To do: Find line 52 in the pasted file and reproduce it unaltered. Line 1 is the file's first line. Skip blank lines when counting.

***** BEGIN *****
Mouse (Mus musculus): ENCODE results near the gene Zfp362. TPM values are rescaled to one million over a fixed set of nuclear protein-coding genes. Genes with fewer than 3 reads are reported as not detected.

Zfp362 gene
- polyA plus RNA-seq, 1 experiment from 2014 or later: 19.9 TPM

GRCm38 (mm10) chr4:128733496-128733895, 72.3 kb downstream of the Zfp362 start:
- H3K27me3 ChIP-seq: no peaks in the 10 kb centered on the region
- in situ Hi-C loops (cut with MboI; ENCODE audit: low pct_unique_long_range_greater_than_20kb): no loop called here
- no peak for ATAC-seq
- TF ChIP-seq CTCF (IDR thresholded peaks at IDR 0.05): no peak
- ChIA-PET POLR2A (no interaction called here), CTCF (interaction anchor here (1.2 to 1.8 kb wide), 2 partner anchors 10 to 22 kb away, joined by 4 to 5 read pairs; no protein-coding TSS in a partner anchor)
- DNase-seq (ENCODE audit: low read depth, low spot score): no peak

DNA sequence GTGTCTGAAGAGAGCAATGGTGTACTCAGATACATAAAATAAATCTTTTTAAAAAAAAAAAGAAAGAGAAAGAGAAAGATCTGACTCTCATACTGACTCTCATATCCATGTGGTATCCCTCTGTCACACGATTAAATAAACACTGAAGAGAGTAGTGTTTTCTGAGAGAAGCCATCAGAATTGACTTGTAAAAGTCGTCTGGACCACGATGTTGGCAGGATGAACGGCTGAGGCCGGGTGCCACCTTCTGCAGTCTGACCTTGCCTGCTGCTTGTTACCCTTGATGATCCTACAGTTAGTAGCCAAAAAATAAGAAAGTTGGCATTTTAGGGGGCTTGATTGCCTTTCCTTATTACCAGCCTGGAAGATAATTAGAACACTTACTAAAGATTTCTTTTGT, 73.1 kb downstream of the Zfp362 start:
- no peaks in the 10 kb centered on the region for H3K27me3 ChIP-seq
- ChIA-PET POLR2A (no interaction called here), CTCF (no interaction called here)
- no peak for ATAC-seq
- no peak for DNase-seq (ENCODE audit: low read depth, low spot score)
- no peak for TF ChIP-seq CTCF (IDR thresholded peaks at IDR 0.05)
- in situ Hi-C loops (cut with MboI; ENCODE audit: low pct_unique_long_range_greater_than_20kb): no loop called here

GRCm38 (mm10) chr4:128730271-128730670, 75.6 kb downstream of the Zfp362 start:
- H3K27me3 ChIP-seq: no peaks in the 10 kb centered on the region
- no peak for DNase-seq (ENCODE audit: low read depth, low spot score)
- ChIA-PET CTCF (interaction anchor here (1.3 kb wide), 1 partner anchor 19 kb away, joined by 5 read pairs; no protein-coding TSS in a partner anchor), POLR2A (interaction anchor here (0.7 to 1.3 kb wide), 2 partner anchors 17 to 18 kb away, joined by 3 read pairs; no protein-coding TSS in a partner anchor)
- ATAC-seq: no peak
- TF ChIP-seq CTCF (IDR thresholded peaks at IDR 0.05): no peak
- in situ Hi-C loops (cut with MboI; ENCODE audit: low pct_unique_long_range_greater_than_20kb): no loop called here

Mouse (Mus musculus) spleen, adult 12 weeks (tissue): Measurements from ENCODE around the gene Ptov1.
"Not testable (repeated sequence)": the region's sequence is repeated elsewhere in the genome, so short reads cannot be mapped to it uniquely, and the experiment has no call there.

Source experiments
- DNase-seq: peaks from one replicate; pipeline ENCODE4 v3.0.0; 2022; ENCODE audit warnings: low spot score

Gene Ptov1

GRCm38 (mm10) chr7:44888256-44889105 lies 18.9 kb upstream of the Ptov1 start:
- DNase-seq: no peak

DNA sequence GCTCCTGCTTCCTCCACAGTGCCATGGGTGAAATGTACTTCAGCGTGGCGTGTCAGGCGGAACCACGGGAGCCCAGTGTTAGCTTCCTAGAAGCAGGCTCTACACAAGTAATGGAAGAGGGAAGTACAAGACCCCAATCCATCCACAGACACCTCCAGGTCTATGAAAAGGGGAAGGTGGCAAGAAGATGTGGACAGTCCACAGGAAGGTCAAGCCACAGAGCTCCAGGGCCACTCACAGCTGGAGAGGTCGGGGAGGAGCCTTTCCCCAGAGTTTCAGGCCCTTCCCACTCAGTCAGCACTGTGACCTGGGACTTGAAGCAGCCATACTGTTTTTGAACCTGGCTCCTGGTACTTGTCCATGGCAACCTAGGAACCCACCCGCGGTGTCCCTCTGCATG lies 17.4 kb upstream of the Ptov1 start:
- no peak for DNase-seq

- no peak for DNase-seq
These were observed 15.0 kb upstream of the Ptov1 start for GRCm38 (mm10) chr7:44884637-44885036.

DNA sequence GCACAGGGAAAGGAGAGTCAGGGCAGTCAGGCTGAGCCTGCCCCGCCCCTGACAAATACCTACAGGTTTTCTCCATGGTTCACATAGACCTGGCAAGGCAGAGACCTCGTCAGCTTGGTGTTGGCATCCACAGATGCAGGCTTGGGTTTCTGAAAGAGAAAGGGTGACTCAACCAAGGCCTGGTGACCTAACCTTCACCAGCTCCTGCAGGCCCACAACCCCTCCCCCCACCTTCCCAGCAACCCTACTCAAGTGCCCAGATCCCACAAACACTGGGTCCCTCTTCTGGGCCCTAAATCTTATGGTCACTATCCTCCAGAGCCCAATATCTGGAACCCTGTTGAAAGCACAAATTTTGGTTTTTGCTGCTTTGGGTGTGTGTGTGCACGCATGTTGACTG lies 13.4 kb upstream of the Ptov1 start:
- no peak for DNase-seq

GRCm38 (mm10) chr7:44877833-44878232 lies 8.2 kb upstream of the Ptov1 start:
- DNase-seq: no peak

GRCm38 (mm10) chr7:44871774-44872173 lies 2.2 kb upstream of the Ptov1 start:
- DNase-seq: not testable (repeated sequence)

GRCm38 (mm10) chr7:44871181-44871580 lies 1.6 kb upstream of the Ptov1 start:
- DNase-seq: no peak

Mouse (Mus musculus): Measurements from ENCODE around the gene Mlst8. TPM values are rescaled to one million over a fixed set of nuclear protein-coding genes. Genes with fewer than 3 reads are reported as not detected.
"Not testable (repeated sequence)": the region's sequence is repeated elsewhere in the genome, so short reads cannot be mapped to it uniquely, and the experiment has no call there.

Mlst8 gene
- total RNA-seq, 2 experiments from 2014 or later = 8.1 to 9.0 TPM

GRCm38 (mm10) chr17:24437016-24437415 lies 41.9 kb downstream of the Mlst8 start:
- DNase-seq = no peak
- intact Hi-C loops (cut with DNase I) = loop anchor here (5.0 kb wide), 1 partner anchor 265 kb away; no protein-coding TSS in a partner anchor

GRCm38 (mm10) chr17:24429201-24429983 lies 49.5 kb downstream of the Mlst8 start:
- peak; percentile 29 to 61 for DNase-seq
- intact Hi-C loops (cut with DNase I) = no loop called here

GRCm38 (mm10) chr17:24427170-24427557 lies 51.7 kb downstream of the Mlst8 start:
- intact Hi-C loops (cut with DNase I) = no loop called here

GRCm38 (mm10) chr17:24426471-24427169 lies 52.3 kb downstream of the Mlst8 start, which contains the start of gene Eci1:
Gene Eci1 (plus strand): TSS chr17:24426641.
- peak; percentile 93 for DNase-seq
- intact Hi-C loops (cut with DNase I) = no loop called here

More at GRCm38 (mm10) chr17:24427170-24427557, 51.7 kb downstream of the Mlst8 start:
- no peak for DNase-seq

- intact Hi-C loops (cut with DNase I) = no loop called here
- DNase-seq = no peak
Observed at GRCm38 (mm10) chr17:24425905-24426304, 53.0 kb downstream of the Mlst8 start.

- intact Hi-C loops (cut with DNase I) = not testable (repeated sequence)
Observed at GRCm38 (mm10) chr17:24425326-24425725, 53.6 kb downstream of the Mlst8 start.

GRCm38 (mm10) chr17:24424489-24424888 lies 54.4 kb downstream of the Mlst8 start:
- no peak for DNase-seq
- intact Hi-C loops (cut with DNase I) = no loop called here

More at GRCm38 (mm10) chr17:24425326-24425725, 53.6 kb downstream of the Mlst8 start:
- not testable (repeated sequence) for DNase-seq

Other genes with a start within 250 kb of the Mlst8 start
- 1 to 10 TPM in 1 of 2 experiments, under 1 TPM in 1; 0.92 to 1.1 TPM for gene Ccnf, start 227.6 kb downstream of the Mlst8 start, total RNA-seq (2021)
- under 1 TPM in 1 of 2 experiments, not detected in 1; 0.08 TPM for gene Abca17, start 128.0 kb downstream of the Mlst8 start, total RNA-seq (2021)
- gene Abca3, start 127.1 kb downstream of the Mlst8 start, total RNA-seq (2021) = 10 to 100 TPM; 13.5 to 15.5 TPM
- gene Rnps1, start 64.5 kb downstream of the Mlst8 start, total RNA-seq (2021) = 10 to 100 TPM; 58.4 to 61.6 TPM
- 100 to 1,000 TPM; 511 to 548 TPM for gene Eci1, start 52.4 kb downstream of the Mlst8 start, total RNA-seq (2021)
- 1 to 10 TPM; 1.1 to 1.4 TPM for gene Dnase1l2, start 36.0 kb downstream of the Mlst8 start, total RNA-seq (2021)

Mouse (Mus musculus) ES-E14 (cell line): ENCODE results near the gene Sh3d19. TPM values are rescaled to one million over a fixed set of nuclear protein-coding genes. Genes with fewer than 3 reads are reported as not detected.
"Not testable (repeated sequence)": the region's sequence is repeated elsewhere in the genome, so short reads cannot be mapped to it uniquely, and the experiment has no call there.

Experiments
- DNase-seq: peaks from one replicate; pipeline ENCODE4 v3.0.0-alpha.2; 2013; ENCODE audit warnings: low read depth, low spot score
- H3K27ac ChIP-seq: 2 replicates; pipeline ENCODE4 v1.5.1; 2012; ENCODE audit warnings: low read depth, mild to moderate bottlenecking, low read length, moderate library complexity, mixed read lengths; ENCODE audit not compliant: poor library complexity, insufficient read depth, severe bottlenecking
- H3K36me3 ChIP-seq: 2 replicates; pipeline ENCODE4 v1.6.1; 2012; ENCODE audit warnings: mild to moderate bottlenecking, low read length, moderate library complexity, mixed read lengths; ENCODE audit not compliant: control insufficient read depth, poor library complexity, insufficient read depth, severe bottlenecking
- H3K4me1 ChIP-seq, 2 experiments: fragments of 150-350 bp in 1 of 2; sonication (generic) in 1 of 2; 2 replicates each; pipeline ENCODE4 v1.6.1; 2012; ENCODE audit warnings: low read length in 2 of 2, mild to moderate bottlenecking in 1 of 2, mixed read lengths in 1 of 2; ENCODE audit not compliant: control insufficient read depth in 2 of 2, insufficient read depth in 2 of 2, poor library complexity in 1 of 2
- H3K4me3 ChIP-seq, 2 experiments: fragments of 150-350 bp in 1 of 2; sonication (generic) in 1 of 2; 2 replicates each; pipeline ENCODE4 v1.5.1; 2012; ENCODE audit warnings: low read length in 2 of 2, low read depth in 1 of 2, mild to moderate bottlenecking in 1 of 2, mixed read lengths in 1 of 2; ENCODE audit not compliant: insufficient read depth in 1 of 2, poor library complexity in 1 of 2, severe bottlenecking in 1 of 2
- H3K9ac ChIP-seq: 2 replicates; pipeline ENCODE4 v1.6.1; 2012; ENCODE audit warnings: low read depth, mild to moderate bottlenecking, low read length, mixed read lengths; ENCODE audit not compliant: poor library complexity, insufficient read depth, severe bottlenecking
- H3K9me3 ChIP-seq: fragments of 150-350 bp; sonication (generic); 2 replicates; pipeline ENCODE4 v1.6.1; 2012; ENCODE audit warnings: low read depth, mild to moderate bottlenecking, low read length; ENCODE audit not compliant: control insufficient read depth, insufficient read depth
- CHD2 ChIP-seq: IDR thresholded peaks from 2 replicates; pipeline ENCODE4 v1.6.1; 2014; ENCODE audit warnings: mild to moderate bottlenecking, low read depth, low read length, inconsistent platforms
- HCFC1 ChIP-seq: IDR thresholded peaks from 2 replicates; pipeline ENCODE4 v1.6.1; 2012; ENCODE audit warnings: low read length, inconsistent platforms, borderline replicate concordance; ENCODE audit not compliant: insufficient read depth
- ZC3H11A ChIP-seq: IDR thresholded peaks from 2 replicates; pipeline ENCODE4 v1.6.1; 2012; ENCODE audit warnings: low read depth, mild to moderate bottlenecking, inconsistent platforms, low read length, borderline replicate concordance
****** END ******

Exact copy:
- peak; percentile 29 to 61 for DNase-seq